The Canadian Health Services Research Foundation's Communicating Research/Appraising Evidence Workshop in February 2000 produced a tool too good to keep to ourselves. At the end of the workshop, participants produced a list of key lessons for researchers to use when explaining the results of their work to decision makers. The following is what was said, although we have taken some editorial licence to ensure the messages are clear.
Preparing for your presentation…
- Identify the specific decision that your research is aimed at and be able to state it in clear, unambiguous terms.
- Understand who the decision makers in your audience will be, what they know already, and what new information they need - then tailor your presentation accordingly using plain language.
- Take into account the political, legislative, fiscal, social, etc. factors that provide the context for the issue and for your presentation.
- Create a "no surprises" environment - develop a working relationship with the decision makers early on in the research process.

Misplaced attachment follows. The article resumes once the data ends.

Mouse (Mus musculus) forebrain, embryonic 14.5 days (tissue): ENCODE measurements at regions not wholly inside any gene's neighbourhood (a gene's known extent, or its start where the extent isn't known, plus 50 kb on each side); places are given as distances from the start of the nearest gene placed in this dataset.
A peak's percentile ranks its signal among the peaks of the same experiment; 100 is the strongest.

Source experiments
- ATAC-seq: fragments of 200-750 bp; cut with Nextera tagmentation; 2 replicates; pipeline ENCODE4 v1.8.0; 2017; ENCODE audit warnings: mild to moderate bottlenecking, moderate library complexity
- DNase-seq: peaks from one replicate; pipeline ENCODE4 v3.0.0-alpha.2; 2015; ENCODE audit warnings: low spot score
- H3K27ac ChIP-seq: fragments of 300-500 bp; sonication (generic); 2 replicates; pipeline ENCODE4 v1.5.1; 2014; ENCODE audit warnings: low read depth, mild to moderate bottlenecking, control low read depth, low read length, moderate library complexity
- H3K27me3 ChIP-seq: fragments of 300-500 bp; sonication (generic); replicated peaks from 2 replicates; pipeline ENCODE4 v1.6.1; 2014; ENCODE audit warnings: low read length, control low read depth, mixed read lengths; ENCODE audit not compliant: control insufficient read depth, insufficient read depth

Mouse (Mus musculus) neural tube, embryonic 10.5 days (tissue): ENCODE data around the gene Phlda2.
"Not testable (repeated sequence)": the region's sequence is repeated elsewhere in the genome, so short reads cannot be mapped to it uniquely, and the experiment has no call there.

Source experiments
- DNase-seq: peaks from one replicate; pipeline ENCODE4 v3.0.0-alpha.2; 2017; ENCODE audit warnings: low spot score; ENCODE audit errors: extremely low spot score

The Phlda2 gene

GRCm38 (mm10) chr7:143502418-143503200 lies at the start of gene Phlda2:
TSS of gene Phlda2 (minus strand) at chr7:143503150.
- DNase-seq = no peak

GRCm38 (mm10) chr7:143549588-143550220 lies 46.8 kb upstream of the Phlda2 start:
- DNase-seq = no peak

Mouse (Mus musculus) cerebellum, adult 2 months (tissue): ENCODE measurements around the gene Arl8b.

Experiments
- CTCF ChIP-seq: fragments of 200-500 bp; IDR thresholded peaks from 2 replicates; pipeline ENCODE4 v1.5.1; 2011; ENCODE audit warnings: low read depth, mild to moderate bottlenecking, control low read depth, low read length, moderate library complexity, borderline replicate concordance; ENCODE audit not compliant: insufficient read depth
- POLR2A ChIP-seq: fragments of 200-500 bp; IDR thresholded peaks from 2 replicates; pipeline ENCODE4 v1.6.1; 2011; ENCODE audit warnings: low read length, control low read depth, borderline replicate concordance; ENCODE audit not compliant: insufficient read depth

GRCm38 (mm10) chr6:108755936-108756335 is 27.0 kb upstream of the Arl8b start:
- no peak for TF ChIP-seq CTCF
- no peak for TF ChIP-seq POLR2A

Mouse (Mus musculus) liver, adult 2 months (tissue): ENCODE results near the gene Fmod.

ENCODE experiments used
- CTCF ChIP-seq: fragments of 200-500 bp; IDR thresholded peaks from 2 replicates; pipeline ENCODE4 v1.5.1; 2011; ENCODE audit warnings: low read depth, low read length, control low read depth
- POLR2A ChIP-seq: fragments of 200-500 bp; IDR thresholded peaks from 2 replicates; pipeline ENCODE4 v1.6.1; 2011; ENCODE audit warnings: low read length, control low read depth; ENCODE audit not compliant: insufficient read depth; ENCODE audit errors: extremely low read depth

During the presentation…
- Answer the audience's "Why are we here?" question as quickly as possible. Start with a clear statement about the decision or issue that your research is addressing and the objective of the meeting.
- State your key messages up front and clearly - strip out the jargon.
- Focus on the implications of your research for the decision; downplay the methods and other technical issues, but be prepared to provide succinct information on them if asked.
- Be up front about the limitations of the research results. For example, can they be generalized to other situations?
- Establish the credentials of the researchers and presenter(s) but be brief and to the point.
- Use humour, energy and style in your presentation - but make sure it is a style you are comfortable with.
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